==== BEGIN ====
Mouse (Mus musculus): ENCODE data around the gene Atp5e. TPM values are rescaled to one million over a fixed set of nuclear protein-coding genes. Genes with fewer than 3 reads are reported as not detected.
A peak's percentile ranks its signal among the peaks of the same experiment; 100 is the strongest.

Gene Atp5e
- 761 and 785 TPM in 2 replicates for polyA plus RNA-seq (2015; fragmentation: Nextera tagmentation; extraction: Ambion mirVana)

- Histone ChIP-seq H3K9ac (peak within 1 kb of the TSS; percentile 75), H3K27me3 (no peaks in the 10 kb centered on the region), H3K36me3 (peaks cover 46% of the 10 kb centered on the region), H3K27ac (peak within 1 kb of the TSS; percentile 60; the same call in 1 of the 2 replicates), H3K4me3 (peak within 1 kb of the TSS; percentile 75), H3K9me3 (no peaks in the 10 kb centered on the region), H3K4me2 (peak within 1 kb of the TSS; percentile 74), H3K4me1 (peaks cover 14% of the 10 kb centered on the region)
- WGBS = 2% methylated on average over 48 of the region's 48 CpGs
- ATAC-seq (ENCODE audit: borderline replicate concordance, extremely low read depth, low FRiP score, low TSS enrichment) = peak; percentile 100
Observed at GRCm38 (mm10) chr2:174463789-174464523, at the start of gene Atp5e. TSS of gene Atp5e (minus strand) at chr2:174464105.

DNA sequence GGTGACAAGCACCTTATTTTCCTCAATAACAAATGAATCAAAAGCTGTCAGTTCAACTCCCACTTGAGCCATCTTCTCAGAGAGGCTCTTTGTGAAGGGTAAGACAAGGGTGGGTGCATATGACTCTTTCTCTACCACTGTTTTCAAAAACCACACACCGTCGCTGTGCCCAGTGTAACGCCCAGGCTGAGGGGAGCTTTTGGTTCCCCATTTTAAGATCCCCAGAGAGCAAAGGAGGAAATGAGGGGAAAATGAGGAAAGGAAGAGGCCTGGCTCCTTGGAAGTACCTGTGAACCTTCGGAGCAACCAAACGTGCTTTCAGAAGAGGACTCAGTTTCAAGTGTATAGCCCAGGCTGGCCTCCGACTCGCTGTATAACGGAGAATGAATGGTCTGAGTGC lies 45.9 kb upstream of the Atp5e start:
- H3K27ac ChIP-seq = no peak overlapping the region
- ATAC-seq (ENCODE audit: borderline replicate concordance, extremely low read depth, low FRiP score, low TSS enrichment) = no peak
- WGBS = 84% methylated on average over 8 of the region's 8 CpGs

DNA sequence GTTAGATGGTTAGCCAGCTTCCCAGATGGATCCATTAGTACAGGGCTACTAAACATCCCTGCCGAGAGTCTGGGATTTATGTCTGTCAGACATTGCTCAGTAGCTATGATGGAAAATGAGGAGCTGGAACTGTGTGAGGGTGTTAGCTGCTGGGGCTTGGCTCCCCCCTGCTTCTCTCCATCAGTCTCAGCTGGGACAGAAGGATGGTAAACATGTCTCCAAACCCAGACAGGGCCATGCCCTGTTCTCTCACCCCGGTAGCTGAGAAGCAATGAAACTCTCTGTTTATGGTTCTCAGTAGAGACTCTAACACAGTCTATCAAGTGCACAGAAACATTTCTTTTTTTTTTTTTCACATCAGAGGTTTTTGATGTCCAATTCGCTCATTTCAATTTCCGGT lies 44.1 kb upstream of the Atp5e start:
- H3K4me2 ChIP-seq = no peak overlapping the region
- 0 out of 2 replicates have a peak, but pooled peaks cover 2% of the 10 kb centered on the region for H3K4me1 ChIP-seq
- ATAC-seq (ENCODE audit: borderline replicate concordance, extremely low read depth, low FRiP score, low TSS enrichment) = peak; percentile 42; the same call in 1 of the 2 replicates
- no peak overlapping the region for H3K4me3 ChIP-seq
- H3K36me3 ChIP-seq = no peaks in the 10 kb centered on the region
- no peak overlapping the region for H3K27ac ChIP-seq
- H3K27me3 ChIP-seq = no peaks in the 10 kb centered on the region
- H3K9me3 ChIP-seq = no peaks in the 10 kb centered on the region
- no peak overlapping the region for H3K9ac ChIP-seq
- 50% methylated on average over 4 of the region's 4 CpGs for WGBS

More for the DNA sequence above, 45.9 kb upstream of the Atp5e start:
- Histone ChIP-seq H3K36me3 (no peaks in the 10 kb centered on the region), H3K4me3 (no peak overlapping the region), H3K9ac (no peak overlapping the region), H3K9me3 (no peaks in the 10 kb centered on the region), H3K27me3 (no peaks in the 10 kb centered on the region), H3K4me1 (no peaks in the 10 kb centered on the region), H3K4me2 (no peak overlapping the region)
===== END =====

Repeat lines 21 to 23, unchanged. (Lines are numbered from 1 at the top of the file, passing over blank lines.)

- H3K9me3 ChIP-seq = no peaks in the 10 kb centered on the region
- no peak overlapping the region for H3K9ac ChIP-seq
- 50% methylated on average over 4 of the region's 4 CpGs for WGBS